Covering the Goulburn and Murray valleys

Plenty of emotion on display at Andrew Fairley Ave meeting

Opponents of the plan to close Andrew Fairley Ave were left overjoyed when City of Greater Shepparton councillors rejected the proposal.

JARROD WHITTAKER June 11, 2014 4:07am

Cr Les Oroszvary is congratulated after the meeting.

As City of Greater Shepparton Mayor Jenny Houlihan wrapped up her plea for Andrew Fairley Ave to be closed last night, a member of the audience interjected.

‘‘Stuff SPC,’’ he called.

Several moments later the vote was taken.

The councillors voted 4-2 to keep the road open.

Shepparton’s Eastbank Centre erupted into spontaneous applause.

People left their seats and hugged.

Keep Andrew Fairley Open group’s Carole Trotter cried as she spoke to a television journalist.

During the debate, councillors who opposed the closure were met with applause.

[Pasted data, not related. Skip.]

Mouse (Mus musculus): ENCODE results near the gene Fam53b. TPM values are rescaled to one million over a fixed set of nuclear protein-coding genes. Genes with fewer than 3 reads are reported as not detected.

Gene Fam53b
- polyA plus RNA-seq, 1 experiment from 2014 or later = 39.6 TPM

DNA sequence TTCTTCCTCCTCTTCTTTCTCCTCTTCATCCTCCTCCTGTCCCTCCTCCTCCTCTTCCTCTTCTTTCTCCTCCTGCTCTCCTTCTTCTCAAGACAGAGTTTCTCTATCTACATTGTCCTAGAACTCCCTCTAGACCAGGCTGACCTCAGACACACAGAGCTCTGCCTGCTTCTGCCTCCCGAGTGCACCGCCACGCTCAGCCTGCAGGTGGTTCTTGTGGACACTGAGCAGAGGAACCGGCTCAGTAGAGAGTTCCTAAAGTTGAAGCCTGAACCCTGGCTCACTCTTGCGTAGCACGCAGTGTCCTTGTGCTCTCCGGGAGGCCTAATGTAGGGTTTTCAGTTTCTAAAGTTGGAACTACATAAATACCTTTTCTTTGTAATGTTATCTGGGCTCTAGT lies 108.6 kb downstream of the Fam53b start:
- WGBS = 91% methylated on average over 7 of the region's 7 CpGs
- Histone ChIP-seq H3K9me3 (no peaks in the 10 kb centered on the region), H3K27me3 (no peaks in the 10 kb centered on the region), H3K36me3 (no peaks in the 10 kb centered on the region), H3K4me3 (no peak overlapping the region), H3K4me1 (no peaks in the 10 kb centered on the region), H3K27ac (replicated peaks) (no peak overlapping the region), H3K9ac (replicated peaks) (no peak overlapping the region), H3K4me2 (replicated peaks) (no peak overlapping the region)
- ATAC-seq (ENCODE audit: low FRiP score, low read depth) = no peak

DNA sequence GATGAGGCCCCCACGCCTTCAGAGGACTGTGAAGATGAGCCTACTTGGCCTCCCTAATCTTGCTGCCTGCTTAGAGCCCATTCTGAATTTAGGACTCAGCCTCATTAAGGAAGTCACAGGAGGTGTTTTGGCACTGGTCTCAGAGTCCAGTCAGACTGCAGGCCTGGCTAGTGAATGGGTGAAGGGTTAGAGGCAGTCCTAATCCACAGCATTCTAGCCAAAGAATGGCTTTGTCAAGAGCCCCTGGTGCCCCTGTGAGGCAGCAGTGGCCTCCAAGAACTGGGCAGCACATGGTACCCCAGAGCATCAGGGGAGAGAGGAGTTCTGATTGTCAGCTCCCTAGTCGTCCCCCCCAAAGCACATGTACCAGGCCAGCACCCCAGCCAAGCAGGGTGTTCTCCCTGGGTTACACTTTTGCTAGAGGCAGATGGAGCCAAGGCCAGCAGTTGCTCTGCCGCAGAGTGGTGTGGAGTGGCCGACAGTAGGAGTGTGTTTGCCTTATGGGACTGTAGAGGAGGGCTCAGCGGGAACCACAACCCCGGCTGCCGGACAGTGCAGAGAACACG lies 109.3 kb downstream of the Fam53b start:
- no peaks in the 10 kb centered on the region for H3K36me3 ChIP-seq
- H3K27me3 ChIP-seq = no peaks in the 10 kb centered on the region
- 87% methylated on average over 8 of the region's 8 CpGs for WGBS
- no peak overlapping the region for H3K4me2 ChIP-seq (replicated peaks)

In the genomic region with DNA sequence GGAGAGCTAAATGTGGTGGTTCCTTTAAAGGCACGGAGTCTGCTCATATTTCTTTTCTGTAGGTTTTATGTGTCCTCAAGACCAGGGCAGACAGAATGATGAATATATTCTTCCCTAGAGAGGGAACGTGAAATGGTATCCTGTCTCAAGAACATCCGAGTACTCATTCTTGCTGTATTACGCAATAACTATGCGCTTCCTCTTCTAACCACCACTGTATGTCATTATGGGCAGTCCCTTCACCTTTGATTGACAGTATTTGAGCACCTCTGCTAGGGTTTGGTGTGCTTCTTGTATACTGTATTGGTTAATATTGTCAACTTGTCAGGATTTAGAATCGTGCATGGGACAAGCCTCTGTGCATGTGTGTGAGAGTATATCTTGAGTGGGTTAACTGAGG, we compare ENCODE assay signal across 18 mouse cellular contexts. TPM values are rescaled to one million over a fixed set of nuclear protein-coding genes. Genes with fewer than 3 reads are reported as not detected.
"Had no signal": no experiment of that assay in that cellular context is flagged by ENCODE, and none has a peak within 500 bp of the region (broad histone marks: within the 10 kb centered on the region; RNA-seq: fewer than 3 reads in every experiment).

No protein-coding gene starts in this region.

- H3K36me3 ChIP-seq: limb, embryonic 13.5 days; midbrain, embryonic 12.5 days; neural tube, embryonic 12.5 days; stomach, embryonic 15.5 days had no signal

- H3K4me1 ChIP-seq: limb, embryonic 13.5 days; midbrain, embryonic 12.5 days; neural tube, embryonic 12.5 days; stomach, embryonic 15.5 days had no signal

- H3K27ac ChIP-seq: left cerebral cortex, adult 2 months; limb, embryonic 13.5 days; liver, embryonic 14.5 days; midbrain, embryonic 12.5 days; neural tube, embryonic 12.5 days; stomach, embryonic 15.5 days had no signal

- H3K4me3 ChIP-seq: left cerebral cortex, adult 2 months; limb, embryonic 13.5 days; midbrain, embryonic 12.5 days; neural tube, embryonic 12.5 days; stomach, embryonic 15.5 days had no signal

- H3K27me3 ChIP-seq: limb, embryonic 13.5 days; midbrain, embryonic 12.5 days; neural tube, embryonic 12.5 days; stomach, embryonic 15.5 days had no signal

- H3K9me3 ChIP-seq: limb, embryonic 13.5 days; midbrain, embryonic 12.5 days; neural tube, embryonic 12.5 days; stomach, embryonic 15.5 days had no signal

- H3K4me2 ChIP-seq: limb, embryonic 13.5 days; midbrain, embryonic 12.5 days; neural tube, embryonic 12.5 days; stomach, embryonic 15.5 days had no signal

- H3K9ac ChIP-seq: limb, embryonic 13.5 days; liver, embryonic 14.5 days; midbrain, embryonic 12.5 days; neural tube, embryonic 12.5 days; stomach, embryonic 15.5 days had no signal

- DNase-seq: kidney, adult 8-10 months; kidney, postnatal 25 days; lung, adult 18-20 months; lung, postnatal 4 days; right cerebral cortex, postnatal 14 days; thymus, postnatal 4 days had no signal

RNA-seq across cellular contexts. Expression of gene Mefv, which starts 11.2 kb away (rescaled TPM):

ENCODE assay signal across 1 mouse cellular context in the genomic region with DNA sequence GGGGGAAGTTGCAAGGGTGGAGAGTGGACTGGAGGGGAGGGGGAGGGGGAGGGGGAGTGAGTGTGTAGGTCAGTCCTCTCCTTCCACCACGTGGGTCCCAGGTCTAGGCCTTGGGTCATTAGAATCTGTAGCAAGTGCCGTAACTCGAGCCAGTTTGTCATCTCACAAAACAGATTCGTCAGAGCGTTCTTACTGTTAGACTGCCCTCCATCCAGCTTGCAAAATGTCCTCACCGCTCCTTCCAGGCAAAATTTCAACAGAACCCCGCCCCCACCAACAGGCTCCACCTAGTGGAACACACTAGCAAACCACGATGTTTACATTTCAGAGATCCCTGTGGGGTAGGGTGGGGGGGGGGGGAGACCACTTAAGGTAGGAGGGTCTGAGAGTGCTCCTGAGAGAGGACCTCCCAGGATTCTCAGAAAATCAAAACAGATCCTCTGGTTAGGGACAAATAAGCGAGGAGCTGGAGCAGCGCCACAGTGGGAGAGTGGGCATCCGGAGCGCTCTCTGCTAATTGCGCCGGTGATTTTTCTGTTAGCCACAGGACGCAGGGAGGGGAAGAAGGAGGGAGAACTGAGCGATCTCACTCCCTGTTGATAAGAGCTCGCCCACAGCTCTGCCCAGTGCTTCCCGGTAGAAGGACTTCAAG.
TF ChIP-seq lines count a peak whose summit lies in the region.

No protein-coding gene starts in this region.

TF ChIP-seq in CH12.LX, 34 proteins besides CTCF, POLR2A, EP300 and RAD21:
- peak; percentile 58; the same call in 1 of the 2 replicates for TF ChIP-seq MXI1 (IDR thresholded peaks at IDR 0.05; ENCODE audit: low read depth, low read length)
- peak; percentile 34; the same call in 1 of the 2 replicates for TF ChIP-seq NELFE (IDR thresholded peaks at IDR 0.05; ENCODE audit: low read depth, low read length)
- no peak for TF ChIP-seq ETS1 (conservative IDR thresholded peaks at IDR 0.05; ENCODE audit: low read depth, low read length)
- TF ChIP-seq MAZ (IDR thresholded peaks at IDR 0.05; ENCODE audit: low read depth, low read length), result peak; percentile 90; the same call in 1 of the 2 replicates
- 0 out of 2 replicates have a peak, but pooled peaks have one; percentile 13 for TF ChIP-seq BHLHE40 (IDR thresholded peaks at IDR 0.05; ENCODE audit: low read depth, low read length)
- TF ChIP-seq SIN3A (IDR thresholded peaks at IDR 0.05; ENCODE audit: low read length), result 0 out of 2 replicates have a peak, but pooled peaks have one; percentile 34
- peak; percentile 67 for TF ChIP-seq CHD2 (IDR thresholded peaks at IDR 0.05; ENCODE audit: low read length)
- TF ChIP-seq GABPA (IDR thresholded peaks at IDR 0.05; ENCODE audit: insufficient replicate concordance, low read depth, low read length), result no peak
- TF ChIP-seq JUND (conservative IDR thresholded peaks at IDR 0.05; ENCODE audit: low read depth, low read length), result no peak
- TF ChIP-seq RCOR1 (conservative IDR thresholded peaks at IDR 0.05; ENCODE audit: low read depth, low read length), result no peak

Those who supported it were met with the occassional jeer and interruption.

During his presentation, Cr Michael Polan paused while speaking about SPC Ardmona’s plan to put $1million towards roadworks to alleviate traffic issues.

‘‘You’re repeating Peter Kelly’s bulls***,’’ was the call from the gallery.

After the decision, some people streamed out, while others hung around.

The mood was triumphant.

After three months of meetings, rallies and protests, they had won.

Andrew Fairley Ave would stay open.

The mood was different for SPC Ardmona managing director Peter Kelly.

In February, SPC Ardmona workers hugged and cheered as Mr Kelly announced with Victorian Premier Denis Napthine a rescue package had been agreed to.

That was now gone.

Immediately after the vote was settled, the company announced it was halting its $100million investment plan for its Shepparton plant.

For the opponents of the road closure, this was their night.

Their three-month struggle was over.

But for those who depend on SPC Ardmona to make a living, February’s victory is gone.

This morning they wake to a familiar feeling — uncertainty about their future and with their livelihood again in doubt.

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